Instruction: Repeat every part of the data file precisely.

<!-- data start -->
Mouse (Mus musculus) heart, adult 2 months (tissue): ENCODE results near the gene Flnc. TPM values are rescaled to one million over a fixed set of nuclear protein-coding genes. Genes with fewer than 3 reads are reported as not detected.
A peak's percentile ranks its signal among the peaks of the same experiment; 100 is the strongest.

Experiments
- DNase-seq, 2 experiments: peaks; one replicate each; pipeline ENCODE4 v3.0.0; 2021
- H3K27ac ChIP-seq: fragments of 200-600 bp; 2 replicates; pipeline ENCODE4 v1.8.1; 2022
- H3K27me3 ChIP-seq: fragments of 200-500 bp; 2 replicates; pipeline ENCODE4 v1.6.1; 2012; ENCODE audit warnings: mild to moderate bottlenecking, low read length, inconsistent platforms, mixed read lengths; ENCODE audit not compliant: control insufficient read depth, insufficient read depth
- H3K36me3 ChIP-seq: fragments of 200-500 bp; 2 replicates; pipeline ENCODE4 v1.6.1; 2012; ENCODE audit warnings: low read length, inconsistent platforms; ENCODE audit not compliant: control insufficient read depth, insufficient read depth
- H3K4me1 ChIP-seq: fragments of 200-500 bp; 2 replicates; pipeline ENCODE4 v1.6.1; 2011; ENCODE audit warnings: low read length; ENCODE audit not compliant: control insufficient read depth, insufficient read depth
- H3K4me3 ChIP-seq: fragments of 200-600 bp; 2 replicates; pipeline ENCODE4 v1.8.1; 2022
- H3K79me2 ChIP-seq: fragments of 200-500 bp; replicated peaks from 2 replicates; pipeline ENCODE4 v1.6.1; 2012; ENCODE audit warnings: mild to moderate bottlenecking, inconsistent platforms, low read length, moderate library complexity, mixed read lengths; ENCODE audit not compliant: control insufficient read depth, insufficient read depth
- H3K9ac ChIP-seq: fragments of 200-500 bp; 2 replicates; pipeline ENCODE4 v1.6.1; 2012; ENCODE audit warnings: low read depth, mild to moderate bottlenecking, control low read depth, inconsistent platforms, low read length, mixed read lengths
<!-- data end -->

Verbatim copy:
Mouse (Mus musculus) heart, adult 2 months (tissue): ENCODE results near the gene Flnc. TPM values are rescaled to one million over a fixed set of nuclear protein-coding genes. Genes with fewer than 3 reads are reported as not detected.
A peak's percentile ranks its signal among the peaks of the same experiment; 100 is the strongest.

Experiments
- DNase-seq, 2 experiments: peaks; one replicate each; pipeline ENCODE4 v3.0.0; 2021
- H3K27ac ChIP-seq: fragments of 200-600 bp; 2 replicates; pipeline ENCODE4 v1.8.1; 2022
- H3K27me3 ChIP-seq: fragments of 200-500 bp; 2 replicates; pipeline ENCODE4 v1.6.1; 2012; ENCODE audit warnings: mild to moderate bottlenecking, low read length, inconsistent platforms, mixed read lengths; ENCODE audit not compliant: control insufficient read depth, insufficient read depth
- H3K36me3 ChIP-seq: fragments of 200-500 bp; 2 replicates; pipeline ENCODE4 v1.6.1; 2012; ENCODE audit warnings: low read length, inconsistent platforms; ENCODE audit not compliant: control insufficient read depth, insufficient read depth
- H3K4me1 ChIP-seq: fragments of 200-500 bp; 2 replicates; pipeline ENCODE4 v1.6.1; 2011; ENCODE audit warnings: low read length; ENCODE audit not compliant: control insufficient read depth, insufficient read depth
- H3K4me3 ChIP-seq: fragments of 200-600 bp; 2 replicates; pipeline ENCODE4 v1.8.1; 2022
- H3K79me2 ChIP-seq: fragments of 200-500 bp; replicated peaks from 2 replicates; pipeline ENCODE4 v1.6.1; 2012; ENCODE audit warnings: mild to moderate bottlenecking, inconsistent platforms, low read length, moderate library complexity, mixed read lengths; ENCODE audit not compliant: control insufficient read depth, insufficient read depth
- H3K9ac ChIP-seq: fragments of 200-500 bp; 2 replicates; pipeline ENCODE4 v1.6.1; 2012; ENCODE audit warnings: low read depth, mild to moderate bottlenecking, control low read depth, inconsistent platforms, low read length, mixed read lengths